In a dark and muddy alley in the Nile Delta town of Damietta, where Egypt's latest fatal bird flu victim Hanem Atwa Ibrahim lived, inhabitants fear the authorities more than the virus.
"It was the will of God that she died. The chickens had nothing to do with it," says Husseini Ahmed Amine, 54, a furniture maker who employs a son of the dead woman, who was aged 50.
Most of the inhabitants of the Ezbet el-Lahm district pay scant attention to the government's campaign against the H5N1 virus which, after a summer respite, killed four people, all women, in the space of a week over New Year.
Health Minister Hatem al-Gabali warned in December against "slackness in the preventive measures taken to fight bird flu especially as winter approaches."
But here, as elsewhere in the country, distrust of the government is widespread.
A national campaign to slaughter possibly infected birds is more often than not seen as just another threat from authorities in which people have no faith.
Ibrahim's death was the 19th fatality in Egypt where there has been a total of 43 cases of bird flu in humans since the disease was first recorded here in February 2006. Women and children have borne the brunt of the virus because of their role in taking care of domestic fowl.
"Listen to me: all these chickens, they don't kill them, they sell them off or eat them," says Hanane Essayyed Farhat, 42, a mother of four selling her poultry a few dozen metres (yards) from the latest victim's home.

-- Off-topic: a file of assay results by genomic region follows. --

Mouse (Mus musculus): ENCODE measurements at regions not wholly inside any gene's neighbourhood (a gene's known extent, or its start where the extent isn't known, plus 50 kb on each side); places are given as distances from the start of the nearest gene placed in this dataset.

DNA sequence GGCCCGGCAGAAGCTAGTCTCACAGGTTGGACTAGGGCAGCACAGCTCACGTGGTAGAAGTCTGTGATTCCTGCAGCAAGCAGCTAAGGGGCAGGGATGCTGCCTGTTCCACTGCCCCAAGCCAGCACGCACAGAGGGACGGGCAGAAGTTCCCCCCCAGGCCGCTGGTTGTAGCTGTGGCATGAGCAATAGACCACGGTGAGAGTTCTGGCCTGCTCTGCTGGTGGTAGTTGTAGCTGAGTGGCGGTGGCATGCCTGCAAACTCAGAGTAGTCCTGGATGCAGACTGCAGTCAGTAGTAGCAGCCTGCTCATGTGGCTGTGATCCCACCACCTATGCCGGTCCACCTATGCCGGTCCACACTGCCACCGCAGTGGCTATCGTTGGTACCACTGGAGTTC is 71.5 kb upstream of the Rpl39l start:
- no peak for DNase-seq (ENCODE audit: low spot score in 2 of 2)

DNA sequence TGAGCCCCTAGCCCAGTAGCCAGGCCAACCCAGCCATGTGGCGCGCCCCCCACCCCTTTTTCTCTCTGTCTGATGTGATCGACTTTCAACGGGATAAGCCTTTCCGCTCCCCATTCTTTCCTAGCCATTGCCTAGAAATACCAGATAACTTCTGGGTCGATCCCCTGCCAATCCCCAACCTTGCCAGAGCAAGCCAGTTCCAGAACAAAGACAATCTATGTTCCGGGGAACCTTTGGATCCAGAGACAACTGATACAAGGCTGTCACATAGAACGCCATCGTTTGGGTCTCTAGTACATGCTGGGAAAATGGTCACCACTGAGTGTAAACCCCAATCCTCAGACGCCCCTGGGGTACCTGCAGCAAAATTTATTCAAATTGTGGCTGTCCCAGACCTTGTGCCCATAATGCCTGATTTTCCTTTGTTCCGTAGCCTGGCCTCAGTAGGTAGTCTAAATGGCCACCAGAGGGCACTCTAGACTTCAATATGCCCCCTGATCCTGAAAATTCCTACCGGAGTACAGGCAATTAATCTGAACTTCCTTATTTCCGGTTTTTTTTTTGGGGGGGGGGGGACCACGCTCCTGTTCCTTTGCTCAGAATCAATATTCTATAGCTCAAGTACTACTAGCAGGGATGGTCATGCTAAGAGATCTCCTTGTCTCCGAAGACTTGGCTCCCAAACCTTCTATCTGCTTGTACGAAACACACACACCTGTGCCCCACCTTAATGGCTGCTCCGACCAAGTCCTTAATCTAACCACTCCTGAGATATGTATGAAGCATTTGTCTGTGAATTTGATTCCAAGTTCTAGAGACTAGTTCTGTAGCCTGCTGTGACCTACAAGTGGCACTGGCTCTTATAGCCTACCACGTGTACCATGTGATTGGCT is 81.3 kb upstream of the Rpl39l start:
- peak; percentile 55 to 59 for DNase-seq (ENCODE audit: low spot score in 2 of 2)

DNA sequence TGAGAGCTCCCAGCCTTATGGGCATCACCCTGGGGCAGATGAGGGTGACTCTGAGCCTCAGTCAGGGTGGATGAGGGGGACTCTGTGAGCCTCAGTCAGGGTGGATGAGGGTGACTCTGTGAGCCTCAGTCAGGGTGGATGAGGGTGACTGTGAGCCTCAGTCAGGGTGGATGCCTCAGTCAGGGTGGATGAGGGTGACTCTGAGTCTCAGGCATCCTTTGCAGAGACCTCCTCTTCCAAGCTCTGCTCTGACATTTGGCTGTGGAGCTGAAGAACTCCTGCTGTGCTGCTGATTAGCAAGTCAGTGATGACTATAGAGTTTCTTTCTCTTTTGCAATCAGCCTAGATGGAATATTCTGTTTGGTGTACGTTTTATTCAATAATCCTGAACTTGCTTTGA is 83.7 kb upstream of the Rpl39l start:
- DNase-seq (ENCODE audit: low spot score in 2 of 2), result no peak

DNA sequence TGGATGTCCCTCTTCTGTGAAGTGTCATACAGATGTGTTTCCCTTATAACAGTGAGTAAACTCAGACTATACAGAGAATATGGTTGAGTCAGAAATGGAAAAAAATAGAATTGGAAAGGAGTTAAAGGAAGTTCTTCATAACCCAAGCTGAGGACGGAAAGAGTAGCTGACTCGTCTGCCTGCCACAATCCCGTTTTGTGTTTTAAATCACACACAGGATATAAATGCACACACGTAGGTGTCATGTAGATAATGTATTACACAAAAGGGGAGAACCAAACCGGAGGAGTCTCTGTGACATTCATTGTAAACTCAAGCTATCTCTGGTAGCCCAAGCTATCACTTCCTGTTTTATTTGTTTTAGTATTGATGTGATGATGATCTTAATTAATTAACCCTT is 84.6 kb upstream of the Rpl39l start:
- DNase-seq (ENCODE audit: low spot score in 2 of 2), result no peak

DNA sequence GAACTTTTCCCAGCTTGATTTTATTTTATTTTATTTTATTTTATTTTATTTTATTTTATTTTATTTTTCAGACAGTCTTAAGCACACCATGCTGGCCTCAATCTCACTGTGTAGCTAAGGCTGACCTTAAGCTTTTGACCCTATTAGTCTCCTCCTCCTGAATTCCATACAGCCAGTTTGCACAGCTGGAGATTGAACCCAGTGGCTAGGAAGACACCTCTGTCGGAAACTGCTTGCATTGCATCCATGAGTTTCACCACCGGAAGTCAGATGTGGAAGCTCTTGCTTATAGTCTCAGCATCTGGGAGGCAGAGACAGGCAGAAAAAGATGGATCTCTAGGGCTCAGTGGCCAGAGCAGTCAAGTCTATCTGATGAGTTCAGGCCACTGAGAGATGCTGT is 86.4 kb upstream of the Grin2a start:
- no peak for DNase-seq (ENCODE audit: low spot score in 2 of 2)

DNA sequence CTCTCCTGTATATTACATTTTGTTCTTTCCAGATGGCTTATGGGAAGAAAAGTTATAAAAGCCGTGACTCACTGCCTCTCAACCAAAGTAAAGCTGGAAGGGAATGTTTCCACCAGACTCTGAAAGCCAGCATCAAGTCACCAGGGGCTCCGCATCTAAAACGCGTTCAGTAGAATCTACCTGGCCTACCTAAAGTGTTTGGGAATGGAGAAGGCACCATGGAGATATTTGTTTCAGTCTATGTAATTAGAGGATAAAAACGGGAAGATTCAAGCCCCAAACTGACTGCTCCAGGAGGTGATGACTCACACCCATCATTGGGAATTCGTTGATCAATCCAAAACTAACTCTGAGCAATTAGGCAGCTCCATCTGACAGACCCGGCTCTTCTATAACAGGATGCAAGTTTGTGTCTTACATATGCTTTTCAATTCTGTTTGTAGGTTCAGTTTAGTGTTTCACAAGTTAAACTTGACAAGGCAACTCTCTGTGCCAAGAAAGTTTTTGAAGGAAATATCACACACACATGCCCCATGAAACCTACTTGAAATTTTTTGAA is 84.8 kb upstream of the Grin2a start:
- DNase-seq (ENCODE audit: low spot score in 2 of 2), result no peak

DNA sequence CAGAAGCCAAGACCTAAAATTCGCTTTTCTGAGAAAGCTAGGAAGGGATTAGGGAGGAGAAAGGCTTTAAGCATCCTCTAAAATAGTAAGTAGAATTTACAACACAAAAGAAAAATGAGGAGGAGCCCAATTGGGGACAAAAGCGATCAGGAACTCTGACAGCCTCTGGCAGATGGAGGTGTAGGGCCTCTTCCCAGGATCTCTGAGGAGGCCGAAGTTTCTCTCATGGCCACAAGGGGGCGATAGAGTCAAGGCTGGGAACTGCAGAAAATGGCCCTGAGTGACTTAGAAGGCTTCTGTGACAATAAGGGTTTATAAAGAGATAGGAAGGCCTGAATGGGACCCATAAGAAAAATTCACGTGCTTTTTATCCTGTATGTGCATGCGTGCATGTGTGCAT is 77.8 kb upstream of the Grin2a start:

"The state and businessmen profit from bird flu. It's all just about trying to get people to buy frozen chickens. That way they'll make money off our back," she adds.
The authorities recommend eating factory farmed chicken whose origins can be traced. Almost two years since H5N1 appeared in Egypt, the north African country has become one of the most affected countries in the world.
But despite a government ban on raising poultry on rooftops -- an age-old tradition in Egypt -- chicken, ducks and geese continue to squawk and quack from cages on most of this district's rooftops, alongside a multitude of pigeon coops.
According to the UN's Food and Agricultural Organisation, Egypt and Indonesia are the countries most likely to see the virus mutate into a form that is contagious among humans, because of people's close contact with poultry.
It is a challenge to get people to stop raising and eating poultry in a country where meat is a luxury for most, and birds can be fed cheaply on food leftovers.
"I don't believe in bird flu. We look after our poultry, nothing can happen to them," says Amine. "What's more their factory chicken has no taste, you can't even tell it's chicken."
Many of those infected are fearful of revealing their symptoms as they would lose a source of revenue and they fear the anger of their neighbours throughout the village who may have their flocks slaughtered.
As a result, many sufferers are often hospitalised too late for the medical treatment to work.
Abdessalam Essayyed, 46, is one of Ezbet el-Lahm's few inhabitants to be fearful after his neighbour died.
"I immediately killed our ducks and chickens," he says, pointing to dried blood on the concrete floor in front of his poultry's small cage.
The Health Ministry recently called for heightened vigilance saying that preventative measures were not being implemented against the disease because of "a conviction that the virus has gone."
According to the World Organisation for Animal Health, the highly infectious strain of the H5N1 avian flu virus can be eradicated if it is dealt with effectively in Egypt, Indonesia and Nigeria, where it has become endemic.